As in prior years, an ‘against’ recommendation from ISS heavily correlates with a poor say-on-pay result. In 2017 ISS issued ‘against’ recommendations approximately 10% of the time, and the average shareholder support was 70% in those cases, approximately 25% less than the average shareholder support when the ISS issued a ‘for’ recommendation. With results similar to prior years, this continues to show that ISS is a clear and important influencer on shareholder voting behavior.
Therefore, it is critical for companies to have a strong idea of where the ISS recommendation is going to fall, because it will have an effect on Say on Pay approval. That being said, ISS does reevaluate companies each year and does change its recommendations year over year when companies take action (or fail to take action when appropriate). Although data for 2017 is still insufficient for comment at this time, 6% of companies that received an ‘against’ recommendation from ISS in 2015 received a ‘for’ recommendation in 2016. Conversely, 7% of companies that received a ‘for’ recommendation from ISS in 2015 received an ‘against’ recommendation in 2016.
Companies and management can prepare for the Say on Pay voting by eliminating problematic compensation practices. The top two reasons companies failed Say on Pay in 2016 were due to pay and performance disconnects and/or problematic pay practices (preliminary data for 2017 shows that this trend continues). Out of the companies that failed Say on Pay in 2016, 81% attributed the failure to one of those two causes. While this represented a reduction over prior years, both factors remained the primary cause of Say on Pay failure by a wide margin.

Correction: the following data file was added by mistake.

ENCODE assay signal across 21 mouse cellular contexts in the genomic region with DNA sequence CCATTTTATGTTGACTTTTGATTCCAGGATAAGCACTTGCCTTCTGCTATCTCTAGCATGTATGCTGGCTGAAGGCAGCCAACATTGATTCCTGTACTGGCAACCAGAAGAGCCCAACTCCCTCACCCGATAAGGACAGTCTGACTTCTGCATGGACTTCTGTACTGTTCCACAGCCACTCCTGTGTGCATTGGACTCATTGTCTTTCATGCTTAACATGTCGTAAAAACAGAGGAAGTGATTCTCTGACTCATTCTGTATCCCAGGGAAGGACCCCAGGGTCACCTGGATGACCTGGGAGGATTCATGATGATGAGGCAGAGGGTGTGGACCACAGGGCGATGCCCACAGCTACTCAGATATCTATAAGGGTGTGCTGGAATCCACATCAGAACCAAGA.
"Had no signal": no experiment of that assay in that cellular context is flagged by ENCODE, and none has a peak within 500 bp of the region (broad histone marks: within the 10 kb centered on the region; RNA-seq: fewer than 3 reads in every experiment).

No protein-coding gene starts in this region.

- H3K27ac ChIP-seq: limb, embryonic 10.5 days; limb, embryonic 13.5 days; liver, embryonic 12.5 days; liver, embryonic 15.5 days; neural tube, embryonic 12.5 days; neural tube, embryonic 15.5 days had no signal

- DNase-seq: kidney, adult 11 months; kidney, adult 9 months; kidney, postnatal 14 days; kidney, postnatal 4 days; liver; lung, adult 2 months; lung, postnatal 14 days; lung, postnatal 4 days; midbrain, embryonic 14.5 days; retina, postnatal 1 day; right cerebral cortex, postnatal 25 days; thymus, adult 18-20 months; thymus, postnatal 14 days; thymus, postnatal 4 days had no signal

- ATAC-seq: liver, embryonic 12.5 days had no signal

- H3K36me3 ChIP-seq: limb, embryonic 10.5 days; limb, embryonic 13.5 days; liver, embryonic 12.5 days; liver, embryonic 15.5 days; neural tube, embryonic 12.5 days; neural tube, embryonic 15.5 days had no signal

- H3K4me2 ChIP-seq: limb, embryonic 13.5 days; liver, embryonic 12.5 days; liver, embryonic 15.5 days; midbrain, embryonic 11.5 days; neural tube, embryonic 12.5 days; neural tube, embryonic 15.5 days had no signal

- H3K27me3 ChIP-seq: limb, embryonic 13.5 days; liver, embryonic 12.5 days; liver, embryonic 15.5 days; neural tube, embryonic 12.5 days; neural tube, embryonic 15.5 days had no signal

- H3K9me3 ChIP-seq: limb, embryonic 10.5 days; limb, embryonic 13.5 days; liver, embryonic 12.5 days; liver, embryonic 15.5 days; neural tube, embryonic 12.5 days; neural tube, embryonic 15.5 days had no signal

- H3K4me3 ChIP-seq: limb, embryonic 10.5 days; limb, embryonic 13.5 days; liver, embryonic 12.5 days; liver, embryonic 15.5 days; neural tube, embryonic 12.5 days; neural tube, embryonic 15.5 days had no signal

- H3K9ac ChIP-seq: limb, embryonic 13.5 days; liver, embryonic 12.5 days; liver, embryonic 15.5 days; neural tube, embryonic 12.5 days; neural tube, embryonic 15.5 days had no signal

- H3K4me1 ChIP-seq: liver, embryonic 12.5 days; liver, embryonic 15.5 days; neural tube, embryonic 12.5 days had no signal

However, ISS’s continued focus on metric setting rigor is gaining traction in the market. In 2016, 50% of companies reported that the rigor of performance goals was a leading contributor to a Say on Pay failure, whereas only 33% reported as such in 2015 (preliminary data for 2017 indicates this will likely be higher in 2017). To help ensure these pitfalls are avoided, Compensation & Benefit Solutions has extensive experience assisting companies with their proxy drafting to ensure shareholders understand that best practices are followed and will vote “yes” on Say on Pay.
Checking in on Non-Employee Director Pay Litigation
As you may remember, the decision from a recent case in Delaware created an avenue for shareholders to more easily sue companies over their equity compensation grants to non-employee directors (link). Specifically, in Calma v. Templeton, the Delaware Chancery Court denied a motion to dismiss where non-employee director compensation grants were made pursuant to a shareholder approved plan. The court’s decision was based on the fact that although the equity plan contained limits on the size of equity grants that could be made, the limits did not distinguish between executives and non-employee directors, and were set so high as to not be meaningful. As such, the court held that the shareholder approval of the plan was not sufficient to ratify the board’s action with regard to the equity compensation granted to non-employee directors. Therefore, rather than being subject to a “corporate waste” standard of review, the court held that the equity awards were subject to the entire fairness standard.